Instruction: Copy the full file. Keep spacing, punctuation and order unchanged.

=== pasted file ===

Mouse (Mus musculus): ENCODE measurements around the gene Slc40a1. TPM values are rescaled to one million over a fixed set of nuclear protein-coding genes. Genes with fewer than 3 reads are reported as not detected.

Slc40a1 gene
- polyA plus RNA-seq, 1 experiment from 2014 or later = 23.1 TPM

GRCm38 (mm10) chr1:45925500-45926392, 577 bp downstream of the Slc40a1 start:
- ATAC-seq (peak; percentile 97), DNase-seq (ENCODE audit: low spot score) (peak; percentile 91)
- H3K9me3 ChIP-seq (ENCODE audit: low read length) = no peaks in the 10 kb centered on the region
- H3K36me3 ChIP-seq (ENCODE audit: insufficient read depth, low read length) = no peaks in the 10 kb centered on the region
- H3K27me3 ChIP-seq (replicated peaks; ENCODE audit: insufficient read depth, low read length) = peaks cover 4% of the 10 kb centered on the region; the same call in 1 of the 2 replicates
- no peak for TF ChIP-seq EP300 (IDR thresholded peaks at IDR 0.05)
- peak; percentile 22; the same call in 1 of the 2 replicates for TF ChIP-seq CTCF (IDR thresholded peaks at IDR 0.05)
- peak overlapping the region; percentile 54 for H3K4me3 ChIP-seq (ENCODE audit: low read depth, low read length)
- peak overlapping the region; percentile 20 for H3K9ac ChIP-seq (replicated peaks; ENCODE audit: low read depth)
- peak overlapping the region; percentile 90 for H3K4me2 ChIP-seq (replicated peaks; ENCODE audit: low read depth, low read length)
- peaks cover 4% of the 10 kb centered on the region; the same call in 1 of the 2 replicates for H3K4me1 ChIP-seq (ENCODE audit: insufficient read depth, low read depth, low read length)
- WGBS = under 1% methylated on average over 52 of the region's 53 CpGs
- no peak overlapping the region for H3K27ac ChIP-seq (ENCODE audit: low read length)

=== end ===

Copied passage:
Mouse (Mus musculus): ENCODE measurements around the gene Slc40a1. TPM values are rescaled to one million over a fixed set of nuclear protein-coding genes. Genes with fewer than 3 reads are reported as not detected.

Slc40a1 gene
- polyA plus RNA-seq, 1 experiment from 2014 or later = 23.1 TPM

GRCm38 (mm10) chr1:45925500-45926392, 577 bp downstream of the Slc40a1 start:
- ATAC-seq (peak; percentile 97), DNase-seq (ENCODE audit: low spot score) (peak; percentile 91)
- H3K9me3 ChIP-seq (ENCODE audit: low read length) = no peaks in the 10 kb centered on the region
- H3K36me3 ChIP-seq (ENCODE audit: insufficient read depth, low read length) = no peaks in the 10 kb centered on the region
- H3K27me3 ChIP-seq (replicated peaks; ENCODE audit: insufficient read depth, low read length) = peaks cover 4% of the 10 kb centered on the region; the same call in 1 of the 2 replicates
- no peak for TF ChIP-seq EP300 (IDR thresholded peaks at IDR 0.05)
- peak; percentile 22; the same call in 1 of the 2 replicates for TF ChIP-seq CTCF (IDR thresholded peaks at IDR 0.05)
- peak overlapping the region; percentile 54 for H3K4me3 ChIP-seq (ENCODE audit: low read depth, low read length)
- peak overlapping the region; percentile 20 for H3K9ac ChIP-seq (replicated peaks; ENCODE audit: low read depth)
- peak overlapping the region; percentile 90 for H3K4me2 ChIP-seq (replicated peaks; ENCODE audit: low read depth, low read length)
- peaks cover 4% of the 10 kb centered on the region; the same call in 1 of the 2 replicates for H3K4me1 ChIP-seq (ENCODE audit: insufficient read depth, low read depth, low read length)
- WGBS = under 1% methylated on average over 52 of the region's 53 CpGs
- no peak overlapping the region for H3K27ac ChIP-seq (ENCODE audit: low read length)